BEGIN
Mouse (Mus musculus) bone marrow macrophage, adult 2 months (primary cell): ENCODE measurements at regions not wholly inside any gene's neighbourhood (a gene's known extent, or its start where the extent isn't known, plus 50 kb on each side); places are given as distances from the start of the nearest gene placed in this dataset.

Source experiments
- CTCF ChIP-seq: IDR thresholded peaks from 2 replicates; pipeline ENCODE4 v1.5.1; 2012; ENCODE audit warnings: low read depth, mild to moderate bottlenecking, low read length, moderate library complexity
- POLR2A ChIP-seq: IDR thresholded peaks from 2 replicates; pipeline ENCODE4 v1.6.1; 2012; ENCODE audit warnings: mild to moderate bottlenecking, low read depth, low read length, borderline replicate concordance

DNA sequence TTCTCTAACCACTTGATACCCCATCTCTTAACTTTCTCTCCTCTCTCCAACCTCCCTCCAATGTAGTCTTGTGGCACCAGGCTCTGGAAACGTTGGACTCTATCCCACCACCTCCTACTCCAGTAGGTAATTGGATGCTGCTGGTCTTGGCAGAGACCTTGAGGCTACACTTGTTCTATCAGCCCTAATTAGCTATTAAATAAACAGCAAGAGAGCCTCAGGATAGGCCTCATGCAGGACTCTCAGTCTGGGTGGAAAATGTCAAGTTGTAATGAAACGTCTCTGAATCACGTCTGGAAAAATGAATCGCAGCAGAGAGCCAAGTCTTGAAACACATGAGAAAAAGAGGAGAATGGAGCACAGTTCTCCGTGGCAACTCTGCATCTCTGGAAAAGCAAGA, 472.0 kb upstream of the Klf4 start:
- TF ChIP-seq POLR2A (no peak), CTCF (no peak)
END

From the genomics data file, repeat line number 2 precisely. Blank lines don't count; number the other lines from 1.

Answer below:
Source experiments